The antithesis of the harpsichord is the white piano: the epitome of bad taste. I don’t even know if they are to be found anymore apart from the odd nightclub in Nevada. They do a brisk business in China, and are a fixture in the lobby of many a five-star hotel. If you want to understand the fresh appeal of the white piano in China, think of the fanatical frenzy for the white iPhone as soon as it was offered as an alternative to the black. After all, there’s no reason why the color white should have a negative connotation. It is only the piano that does (perhaps the white suit too, unless you’re as successful a writer as Tom Wolfe). Our distaste for the white piano stems from certain associated stars of the Easy Listening school (Liberace, Clayderman, etc.), music, that is, for people who don’t like music. While there need not be any negative connotations attached to the white piano, historically there are, and they are indelible.

Liberace at a white piano

If the harpsichordist is a dancer or fencer of music, the white pianist is a cook, a confectioner. He gathers the notes together in swoops and flourishes, blending them into a delectable mousse of colorful noise. His too is a sport, though it’s a performance more physical than cerebral, a gymnastics of the keyboard. The white pianist dresses up for the occasion, usually televised, since it is designed for the TV, the audio reproduction being not that important, as the gist is conveyed by what you see on the screen. You can even turn the sound off for distraction-free appreciation of the gestural acrobatics, the attack and sweep of the hands and the arms, and the engaging smile. I don’t mean the music has to be fast—it may dribble along in a leisurely manner, only that the impression conveyed is of a seamless stream—the seamlessness being more important than the stream—the idea of music as opposed to actual music.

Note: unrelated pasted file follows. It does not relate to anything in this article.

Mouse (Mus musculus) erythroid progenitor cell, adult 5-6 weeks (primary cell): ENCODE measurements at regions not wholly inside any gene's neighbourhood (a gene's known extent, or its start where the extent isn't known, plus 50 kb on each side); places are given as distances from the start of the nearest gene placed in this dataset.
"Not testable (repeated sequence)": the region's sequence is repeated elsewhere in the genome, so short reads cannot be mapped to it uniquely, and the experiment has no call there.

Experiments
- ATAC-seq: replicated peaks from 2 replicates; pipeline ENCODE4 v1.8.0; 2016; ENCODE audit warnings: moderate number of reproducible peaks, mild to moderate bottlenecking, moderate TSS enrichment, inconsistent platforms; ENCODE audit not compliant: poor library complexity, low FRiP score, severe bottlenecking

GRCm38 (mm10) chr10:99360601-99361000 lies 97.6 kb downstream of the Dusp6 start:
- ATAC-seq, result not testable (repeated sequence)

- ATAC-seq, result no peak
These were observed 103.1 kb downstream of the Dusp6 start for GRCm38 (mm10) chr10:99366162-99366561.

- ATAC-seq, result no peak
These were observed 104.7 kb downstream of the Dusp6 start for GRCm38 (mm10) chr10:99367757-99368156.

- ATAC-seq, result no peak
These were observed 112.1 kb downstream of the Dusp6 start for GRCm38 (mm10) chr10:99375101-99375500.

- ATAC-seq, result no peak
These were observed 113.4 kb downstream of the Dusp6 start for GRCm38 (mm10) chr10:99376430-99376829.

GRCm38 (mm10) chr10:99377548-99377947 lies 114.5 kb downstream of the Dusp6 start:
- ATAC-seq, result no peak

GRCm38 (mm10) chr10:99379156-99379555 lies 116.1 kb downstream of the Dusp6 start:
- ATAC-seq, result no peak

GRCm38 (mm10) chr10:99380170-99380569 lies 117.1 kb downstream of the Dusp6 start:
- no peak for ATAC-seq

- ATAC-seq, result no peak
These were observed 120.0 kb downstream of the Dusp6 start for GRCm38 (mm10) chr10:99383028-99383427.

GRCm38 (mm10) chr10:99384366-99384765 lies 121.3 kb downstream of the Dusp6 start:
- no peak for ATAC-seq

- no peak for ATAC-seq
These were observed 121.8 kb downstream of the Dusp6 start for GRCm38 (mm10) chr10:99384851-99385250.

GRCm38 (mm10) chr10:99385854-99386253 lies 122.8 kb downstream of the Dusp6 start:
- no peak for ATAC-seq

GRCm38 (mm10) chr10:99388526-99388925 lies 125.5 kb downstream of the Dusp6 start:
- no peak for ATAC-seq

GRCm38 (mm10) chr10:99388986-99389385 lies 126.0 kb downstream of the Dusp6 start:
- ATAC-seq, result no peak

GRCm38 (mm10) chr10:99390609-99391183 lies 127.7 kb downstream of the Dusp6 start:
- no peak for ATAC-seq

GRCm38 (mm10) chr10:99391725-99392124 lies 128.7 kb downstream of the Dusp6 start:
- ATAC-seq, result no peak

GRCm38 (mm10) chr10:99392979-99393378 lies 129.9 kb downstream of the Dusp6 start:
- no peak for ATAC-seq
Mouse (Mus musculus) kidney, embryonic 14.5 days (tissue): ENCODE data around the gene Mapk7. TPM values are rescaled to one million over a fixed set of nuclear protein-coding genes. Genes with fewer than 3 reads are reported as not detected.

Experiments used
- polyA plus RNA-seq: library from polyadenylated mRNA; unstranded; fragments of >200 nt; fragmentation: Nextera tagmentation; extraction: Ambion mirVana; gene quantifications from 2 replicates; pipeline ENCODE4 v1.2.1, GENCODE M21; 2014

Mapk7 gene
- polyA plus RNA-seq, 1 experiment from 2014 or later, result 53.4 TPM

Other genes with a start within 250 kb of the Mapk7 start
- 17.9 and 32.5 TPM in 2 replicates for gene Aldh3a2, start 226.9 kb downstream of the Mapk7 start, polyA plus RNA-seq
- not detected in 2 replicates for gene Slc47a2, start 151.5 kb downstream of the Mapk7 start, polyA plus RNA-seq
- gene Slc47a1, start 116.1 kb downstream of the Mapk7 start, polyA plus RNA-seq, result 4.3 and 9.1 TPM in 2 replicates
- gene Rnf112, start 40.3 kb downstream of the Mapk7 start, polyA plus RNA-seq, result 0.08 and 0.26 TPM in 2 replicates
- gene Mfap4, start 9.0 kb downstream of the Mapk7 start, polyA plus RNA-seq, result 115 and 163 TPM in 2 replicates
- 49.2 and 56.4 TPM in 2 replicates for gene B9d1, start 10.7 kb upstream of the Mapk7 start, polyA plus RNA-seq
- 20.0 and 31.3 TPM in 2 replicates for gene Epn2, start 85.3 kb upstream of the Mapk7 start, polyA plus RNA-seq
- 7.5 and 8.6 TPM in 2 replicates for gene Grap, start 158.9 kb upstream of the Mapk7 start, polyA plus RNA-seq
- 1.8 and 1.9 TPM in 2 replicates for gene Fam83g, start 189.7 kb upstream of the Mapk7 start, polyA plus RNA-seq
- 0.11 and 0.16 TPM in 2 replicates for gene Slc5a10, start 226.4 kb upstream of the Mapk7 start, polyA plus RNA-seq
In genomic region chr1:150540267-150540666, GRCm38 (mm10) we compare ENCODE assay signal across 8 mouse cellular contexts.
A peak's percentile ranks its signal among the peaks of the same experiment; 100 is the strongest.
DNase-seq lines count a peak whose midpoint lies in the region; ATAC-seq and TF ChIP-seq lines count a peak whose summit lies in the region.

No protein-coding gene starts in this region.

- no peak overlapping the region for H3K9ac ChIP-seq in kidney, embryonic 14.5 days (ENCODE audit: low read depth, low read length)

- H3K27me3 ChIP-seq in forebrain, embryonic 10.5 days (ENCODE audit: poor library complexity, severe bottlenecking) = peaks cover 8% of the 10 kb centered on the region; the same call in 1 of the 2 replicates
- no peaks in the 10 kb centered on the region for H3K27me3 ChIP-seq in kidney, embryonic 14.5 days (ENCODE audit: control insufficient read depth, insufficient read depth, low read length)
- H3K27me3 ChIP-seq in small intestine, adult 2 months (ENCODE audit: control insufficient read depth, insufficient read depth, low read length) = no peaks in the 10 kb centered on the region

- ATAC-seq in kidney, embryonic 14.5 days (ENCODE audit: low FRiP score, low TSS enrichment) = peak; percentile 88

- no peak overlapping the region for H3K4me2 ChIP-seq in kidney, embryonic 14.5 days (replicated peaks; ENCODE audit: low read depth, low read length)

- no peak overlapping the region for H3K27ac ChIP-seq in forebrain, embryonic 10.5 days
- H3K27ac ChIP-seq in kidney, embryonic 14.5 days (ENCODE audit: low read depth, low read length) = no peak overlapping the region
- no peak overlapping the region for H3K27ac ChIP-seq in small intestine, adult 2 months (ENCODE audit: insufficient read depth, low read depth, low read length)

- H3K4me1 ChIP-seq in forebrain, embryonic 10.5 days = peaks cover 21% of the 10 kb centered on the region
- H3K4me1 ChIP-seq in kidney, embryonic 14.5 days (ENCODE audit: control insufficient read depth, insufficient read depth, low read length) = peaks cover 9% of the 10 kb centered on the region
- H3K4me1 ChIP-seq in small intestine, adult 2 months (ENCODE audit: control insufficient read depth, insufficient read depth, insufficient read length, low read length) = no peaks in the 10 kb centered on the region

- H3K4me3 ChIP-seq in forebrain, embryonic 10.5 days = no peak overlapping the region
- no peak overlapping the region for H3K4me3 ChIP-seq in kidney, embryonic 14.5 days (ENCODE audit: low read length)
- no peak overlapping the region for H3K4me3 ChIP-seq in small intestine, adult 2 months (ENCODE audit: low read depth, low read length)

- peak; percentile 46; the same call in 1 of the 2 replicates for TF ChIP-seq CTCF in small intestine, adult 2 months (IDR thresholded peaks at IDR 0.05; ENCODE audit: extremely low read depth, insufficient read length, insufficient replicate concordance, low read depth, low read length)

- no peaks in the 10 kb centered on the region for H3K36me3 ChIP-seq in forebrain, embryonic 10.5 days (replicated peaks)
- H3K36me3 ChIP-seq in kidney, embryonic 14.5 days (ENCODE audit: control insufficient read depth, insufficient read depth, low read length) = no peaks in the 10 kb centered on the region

Lang Lang at a white piano

What keeps the audience hooked above all is the white pianist’s beaming smile. Classical music may be disliked for its puffed-up seriousness and dour pretensions, but it is no more pretentious than a rock star’s guitar solo, whose pinched expression is identical to the strained demeanor of the classical soloist. It is simply the face of concentration and exertion (Gustav Leonhardt was particularly known for his grave mien). The performer is respecting, disappearing into and becoming the music. The musician’s pained expression is also the same as that of people during sex, who scrunch their features to force out explosions of pleasure. It is the face in primal struggle.

Lang Lang at a red piano

What’s pretentious is the white pianist. When he beams and smiles along with the music, he’s drawing attention away from the music to himself. It’s like having sex with someone who is smiling—so disarming because one cannot be enjoying sex while smiling; it means one is not enjoying it but only pretending to. A white piano performance is likewise not about enjoying music but only pretending to. Now, just as some people find sex funny and spontaneously laugh during the act, some popular songs are properly sung with an energized smile, to channel the exuberance of the music’s lyrics. Because popular music makes no pretentions to art status, it has free rein to be flamboyant and extravagant. The white pianist could surmount all his phoniness by the simple expedient of singing along to the music (as Liberace did—to give the guy his due). Once fully immersed in the carnivalesque realm of the popular, though, why stop at white pianos? Why not pianos in a rainbow of colors and shapes?

Elton John at a red piano